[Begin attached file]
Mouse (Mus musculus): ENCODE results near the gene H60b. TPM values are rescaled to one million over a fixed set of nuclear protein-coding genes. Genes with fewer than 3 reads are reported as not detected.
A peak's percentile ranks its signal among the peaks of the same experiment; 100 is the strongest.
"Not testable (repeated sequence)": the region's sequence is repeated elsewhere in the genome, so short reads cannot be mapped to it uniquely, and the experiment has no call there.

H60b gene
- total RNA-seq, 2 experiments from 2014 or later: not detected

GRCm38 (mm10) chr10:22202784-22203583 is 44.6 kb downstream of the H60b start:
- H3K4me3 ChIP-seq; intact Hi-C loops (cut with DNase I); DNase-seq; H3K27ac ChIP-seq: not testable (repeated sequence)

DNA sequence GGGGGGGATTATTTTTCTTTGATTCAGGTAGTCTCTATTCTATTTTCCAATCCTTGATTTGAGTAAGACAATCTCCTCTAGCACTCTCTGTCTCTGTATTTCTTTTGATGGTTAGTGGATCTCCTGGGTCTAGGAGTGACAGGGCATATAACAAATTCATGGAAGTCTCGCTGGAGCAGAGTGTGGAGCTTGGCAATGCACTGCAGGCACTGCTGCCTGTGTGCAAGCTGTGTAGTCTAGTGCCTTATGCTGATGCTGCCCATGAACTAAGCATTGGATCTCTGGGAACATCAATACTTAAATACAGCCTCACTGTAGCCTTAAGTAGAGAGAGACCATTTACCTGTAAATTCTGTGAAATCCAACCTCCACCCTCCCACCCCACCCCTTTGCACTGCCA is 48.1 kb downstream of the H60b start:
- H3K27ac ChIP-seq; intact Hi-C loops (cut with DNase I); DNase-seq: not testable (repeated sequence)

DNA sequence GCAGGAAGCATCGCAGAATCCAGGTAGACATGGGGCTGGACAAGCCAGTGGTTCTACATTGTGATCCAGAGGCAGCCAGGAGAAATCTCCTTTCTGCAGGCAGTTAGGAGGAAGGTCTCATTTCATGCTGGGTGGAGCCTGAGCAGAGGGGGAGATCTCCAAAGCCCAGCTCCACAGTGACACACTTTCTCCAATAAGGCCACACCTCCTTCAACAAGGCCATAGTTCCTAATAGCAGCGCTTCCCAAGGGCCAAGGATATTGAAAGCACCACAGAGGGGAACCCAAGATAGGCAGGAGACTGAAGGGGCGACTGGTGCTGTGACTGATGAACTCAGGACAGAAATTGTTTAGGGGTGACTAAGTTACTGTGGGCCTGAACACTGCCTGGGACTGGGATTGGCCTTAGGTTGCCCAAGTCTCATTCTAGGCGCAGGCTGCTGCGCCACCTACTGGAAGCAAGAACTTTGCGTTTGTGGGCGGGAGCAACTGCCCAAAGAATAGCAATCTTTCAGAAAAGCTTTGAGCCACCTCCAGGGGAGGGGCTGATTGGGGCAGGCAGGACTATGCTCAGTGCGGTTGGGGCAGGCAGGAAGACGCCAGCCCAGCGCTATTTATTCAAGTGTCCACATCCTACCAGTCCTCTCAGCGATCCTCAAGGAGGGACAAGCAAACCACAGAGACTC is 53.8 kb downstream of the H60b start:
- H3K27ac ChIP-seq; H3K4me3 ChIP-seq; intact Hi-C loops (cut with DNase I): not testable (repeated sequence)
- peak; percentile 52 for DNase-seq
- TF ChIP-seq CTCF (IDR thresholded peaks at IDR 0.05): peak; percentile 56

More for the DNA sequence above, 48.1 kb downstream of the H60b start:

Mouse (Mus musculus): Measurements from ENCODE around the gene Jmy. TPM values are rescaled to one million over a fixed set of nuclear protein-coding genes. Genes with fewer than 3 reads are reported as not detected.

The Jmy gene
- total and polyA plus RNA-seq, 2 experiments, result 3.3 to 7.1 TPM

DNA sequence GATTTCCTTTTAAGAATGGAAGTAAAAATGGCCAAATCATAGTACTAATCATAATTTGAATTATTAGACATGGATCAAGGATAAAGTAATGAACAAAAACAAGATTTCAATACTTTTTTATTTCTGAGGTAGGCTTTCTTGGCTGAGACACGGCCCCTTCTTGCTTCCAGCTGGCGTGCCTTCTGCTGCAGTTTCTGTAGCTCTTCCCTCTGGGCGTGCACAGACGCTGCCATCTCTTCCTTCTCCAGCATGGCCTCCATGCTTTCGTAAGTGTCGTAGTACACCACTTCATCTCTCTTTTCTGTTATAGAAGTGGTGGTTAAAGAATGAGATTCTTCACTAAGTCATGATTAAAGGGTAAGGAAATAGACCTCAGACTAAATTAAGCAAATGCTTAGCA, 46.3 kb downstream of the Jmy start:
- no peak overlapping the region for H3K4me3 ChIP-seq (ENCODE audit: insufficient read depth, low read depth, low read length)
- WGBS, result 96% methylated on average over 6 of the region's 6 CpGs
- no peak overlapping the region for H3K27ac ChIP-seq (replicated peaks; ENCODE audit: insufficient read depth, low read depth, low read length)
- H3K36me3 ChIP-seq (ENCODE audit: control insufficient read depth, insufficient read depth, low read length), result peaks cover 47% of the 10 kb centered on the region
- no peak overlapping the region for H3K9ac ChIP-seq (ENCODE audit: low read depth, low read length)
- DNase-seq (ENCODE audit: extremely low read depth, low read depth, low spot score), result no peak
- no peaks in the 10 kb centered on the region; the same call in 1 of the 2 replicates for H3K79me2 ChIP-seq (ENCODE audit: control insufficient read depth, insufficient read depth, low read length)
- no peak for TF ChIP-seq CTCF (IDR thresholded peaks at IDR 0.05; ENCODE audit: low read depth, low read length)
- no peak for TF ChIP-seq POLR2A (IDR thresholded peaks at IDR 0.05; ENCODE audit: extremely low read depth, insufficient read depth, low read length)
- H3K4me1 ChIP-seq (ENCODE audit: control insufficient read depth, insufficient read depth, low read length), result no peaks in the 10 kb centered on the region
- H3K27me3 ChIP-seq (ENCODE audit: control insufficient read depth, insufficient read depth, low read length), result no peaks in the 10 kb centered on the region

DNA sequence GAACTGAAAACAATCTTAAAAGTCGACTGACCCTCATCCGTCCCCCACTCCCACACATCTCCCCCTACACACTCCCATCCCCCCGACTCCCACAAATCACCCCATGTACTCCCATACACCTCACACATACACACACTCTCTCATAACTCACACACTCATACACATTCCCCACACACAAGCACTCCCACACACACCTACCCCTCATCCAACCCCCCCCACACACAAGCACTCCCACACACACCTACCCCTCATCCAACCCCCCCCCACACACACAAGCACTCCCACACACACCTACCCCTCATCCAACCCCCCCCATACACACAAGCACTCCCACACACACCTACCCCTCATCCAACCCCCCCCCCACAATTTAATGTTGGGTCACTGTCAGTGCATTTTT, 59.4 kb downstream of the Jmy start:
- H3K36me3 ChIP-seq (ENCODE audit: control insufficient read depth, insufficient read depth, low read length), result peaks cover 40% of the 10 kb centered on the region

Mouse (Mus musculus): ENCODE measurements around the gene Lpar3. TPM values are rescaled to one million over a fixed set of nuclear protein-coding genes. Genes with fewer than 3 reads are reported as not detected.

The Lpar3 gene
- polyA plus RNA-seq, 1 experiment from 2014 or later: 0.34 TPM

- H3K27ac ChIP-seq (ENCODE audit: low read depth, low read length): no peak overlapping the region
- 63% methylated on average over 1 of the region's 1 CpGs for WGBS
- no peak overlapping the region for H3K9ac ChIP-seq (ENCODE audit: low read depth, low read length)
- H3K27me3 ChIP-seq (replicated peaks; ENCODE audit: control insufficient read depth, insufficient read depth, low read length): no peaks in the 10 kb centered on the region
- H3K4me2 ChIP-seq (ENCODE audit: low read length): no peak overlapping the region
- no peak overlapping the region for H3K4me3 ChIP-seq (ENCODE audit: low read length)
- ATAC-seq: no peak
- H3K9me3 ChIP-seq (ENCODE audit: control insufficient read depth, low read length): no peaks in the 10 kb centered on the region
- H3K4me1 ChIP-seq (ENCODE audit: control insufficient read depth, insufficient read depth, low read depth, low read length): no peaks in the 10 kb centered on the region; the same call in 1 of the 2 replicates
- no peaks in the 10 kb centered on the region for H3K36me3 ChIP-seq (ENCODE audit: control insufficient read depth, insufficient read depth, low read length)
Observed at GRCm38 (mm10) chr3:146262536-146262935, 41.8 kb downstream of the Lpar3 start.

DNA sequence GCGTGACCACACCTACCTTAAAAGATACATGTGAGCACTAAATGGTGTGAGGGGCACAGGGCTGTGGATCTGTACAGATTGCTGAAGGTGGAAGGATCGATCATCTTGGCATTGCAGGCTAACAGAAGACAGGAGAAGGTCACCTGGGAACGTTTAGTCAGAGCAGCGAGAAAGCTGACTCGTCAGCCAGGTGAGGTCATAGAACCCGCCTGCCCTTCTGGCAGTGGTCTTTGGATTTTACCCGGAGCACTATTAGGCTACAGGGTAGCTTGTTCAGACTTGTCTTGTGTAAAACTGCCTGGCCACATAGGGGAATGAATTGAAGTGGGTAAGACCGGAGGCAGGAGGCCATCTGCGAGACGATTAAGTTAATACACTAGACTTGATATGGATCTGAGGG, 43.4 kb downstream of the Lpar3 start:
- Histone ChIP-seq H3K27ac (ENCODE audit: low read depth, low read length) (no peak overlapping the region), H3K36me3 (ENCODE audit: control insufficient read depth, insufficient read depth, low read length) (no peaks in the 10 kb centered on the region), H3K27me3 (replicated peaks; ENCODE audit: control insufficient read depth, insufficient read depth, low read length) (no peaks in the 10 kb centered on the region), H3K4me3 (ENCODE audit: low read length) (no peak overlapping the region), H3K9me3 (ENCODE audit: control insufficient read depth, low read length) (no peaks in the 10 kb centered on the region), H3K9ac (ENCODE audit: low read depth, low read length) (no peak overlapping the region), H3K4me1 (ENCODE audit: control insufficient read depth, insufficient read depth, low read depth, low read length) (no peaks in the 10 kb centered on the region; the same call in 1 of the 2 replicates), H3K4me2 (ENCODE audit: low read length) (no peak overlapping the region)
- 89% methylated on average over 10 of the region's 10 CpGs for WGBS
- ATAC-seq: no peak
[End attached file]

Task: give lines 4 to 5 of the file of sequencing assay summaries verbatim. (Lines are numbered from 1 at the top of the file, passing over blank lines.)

H60b gene
- total RNA-seq, 2 experiments from 2014 or later: not detected